Bipartisan support for new Iran sanctions growingPresident Obama made three key points regarding the Iranian nuclear threat in his State of the Union address.

First, the President believes his policies are working to prevent Iran from advancing its highly-dangerous nuclear program. “Our diplomacy is at work with respect to Iran, where, for the first time in a decade, we’ve halted the progress of its nuclear program and reduced its stockpile of nuclear material,” the President declared.

Second, the President believes that a truly good and effective diplomatic deal with Iran is not only possible but within reach. “Between now and this spring, we have a chance to negotiate a comprehensive agreement that prevents a nuclear-armed Iran, secures America and our allies — including Israel, while avoiding yet another Middle East conflict,” he told the Joint Session of Congress and the nation.

Third, the President vehemently opposes any effort by Congress to impose new economic sanctions on Iran in order to increase the pressure on Iranian leaders to give up their nuclear-weapons ambitions. “New sanctions passed by this Congress, at this moment in time, will all but guarantee that diplomacy fails — alienating America from its allies; making it harder to maintain sanctions; and ensuring that Iran starts up its nuclear program again,” Mr. Obama insisted. “It doesn’t make sense.  And that’s why I will veto any new sanctions bill that threatens to undo this progress.”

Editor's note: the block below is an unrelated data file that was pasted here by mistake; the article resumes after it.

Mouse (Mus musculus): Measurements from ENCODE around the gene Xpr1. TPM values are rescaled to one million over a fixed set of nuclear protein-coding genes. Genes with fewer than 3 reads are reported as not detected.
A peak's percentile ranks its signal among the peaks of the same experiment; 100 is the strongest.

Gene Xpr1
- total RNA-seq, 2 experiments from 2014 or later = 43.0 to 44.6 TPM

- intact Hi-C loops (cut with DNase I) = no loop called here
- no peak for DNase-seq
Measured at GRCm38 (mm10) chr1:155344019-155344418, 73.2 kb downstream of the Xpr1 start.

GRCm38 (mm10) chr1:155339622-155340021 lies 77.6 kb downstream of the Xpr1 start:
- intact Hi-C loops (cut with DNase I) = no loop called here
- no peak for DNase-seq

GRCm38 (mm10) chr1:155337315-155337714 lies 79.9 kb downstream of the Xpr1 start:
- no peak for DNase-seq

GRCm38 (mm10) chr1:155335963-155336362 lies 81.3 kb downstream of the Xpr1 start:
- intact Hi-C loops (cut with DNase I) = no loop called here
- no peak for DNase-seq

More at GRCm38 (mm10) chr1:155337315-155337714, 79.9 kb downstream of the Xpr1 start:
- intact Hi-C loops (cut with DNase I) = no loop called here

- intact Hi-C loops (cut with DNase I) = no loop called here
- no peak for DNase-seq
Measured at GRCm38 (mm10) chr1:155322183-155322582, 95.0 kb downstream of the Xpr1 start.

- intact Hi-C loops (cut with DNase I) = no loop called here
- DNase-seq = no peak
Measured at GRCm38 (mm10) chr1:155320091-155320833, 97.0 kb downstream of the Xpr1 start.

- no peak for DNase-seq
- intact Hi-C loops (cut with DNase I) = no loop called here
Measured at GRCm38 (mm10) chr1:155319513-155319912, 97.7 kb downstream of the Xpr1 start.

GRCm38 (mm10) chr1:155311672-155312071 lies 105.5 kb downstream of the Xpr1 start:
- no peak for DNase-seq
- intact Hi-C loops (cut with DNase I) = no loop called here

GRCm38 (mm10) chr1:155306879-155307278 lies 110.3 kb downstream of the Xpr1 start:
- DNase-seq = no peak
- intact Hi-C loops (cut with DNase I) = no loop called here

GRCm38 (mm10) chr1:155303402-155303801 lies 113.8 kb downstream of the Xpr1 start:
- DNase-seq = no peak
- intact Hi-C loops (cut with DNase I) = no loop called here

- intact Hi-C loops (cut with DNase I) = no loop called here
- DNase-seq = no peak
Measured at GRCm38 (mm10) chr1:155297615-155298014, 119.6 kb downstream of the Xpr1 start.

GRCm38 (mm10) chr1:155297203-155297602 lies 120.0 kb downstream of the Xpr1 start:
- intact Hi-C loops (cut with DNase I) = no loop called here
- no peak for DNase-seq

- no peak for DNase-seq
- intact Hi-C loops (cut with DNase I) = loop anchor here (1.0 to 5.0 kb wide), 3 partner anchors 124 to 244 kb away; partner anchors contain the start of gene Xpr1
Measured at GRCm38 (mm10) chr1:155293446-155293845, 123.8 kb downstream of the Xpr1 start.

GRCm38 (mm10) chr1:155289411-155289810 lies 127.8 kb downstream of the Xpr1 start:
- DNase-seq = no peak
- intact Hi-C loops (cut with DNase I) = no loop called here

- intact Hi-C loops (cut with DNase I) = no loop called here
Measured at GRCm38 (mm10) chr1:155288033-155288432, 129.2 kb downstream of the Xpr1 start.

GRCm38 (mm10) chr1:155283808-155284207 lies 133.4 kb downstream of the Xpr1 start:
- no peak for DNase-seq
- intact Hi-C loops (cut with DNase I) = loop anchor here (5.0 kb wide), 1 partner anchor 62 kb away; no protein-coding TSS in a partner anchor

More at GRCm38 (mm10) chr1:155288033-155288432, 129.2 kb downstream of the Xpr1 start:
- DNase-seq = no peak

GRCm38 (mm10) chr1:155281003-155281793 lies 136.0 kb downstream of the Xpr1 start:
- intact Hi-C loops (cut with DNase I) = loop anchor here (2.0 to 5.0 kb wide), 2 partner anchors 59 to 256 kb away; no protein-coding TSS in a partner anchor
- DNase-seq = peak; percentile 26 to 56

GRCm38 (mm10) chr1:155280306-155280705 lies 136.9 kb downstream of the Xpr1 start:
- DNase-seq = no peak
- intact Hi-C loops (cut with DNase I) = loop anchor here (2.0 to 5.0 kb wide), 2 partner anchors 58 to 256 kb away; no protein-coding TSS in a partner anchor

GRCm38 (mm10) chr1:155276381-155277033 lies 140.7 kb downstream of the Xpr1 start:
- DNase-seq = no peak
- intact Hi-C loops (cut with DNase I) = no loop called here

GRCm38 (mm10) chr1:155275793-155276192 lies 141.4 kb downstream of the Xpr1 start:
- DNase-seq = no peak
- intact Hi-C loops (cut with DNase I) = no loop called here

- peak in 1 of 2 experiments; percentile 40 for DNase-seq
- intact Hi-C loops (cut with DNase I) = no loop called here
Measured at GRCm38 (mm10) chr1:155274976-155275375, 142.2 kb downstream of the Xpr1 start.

The President is wrong on each and every point — the President hasn’t halted Iran’s nuclear progress, the Iranians have made it clear repeatedly they have no intention of signing an agreement giving up their nuclear program, and the only hope for a peaceful settlement of this issue is torqueing up economic sanctions to try to force Iran to give up its program.

Even the liberal media is pointing out the utter nonsense of the President’s claims. And now — despite the White House’s declaration of war not on Iran but on Israeli Prime Minister Benjamin Netanyahu — bipartisan support for new and tougher economic sanctions on Iran is growing. More